Business Verification Services

What Are Business Verification Services?

Business verification services support organizations to comply with their Know Your Business (KYB) obligations. They involve gathering and verifying information – such as company registration details, legal name and address, and ownership structure – about business entities.

Business verification services enable companies to know who they are working with. This means they can assess whether their associated companies present a risk of money laundering and/or other fraudulent activity.

These checks are essential for complying with anti-money laundering (AML) regulations such as the 6th Anti-Money Laundering Directive (6AMLD). This means they are an important way for businesses to comply with their legal obligations and avoid the fines and reputational damage associated with not doing so. Santander’s painful £108 million AML fine in 2022 should serve as a stark reminder of the importance of this.

Business verification services are all about checking that business entities are real, authentic, and not involved in money laundering, terrorist financing, or other financial crime. They apply to a range of stakeholders and beneficiaries, from suppliers to funders. Robust business verification processes analyze these companies and uncover their ultimate beneficial owners (UBOs) – that is, anyone who owns at least 25% of a company’s shares.

The terms “business verification services” and “Know Your Business” are closely related and often used interchangeably, as both refer to verifying the identity and legitimacy of business entities.

How Do Business Verification Services Work?

Companies can purchase business verification services that they can tailor to their specific needs. These services work by checking up-to-date online data sources such as public records, credit data, and government registries, providing results almost instantaneously.

Such systems may use automation, machine translation, and other artificial intelligence and machine learning capabilities, depending on the user’s needs and the details of the businesses being checked and verified.

To be effective, business verification services must be both fast and reliable. They need to return detailed information rapidly about not just business entities but their ultimate beneficial ownership arrangements. They do this by checking companies’ digital business credentials online and flagging up any instances where businesses don’t return the expected results.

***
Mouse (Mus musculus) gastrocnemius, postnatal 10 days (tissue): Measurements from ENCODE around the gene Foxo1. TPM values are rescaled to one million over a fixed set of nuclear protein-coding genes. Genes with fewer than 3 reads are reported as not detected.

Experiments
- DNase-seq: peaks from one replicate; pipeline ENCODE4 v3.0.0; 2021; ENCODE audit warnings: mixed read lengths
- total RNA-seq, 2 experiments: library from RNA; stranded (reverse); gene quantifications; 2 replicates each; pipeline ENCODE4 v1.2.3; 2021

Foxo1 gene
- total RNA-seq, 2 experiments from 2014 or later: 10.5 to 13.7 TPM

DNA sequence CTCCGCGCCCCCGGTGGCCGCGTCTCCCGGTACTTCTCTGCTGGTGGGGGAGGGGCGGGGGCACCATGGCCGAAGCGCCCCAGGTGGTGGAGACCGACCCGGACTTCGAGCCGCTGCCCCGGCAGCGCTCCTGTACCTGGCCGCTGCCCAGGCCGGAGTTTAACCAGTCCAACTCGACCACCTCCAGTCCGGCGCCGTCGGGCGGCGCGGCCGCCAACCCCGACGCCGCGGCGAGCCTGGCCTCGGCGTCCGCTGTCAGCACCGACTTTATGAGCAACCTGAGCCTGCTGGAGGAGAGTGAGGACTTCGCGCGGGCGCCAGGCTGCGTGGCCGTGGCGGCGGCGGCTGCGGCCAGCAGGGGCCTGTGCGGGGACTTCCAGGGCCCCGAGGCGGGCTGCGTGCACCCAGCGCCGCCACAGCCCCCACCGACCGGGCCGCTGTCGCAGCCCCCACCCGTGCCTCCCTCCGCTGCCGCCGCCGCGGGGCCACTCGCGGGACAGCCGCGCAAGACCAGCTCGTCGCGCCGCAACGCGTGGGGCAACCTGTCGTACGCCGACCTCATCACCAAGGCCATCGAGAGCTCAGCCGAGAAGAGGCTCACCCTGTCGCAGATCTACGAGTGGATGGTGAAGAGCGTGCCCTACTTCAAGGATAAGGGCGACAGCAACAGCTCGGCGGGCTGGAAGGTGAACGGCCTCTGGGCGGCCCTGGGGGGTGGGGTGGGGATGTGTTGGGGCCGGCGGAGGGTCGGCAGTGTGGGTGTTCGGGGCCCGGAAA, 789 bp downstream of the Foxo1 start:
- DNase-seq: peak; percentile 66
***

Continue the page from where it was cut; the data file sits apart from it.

At this stage, human intervention is required to assess how best to take the process forward – i.e. whether to request further information about the business entity that has been flagged or whether to walk away rapidly from any dealings with it. This means that businesses must ensure their key members of staff are trained on how to use business verification services, what their legal obligations are (and why), and which processes to follow when organizations don’t tick the right boxes during the verification process.

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Why Is It Important to Identify and Verify Businesses?

Identifying and verifying businesses is important because it helps organizations reduce their likelihood of becoming involved in money laundering, terrorism financing, or other financial crime. It also ensures that businesses are:

  • achieving legal compliance
  • making life harder for money launderers and terrorism financiers
  • avoiding fines
  • avoiding reputational damage
  • reducing corruption
  • maximizing growth opportunities

Let’s look at each of these in a little more detail.

Business verification checks are crucial for businesses to meet their legal compliance obligations. In Europe, this means complying with 6AMLD. In the US, it means meeting the requirements of the Bank Secrecy Act, USA Patriot Act, and the Anti-Money Laundering Act of 2020, as well as state-specific regulations. Many other countries have their own legislation in this area, meaning that businesses that operate in those territories must comply with the local legal landscape.

By complying with these legal requirements, businesses make it harder for fraudsters to carry out financial crimes such as money laundering.

It is also important to identify and verify businesses in order to avoid fines – and worse. Non-compliance with anti-money laundering regulations, and with regulations relating to the prevention of terrorism financing, can lead to hefty fines and potentially even jail time. As both fines and jail time are a significant blow to a business’s reputation, business verification checks are also essential to maintaining customer trust.

The benefits of enhancing business verification extend even further, as companies that implement these checks must have robust and transparent processes in place. This can help them avoid other forms of corruption that might otherwise have been hidden within murky processes.

Finally, identifying and verifying businesses can help companies lay solid foundations for growth by creating an environment based on transparent, secure, and trusting partnerships.

Red Flags to Detect Non-Legitimate Businesses

Using business verification services can result in a range of red flags popping up. They indicate that a business could be a fake entity or other non-legitimate operation.

Red flags can include one or more of the following: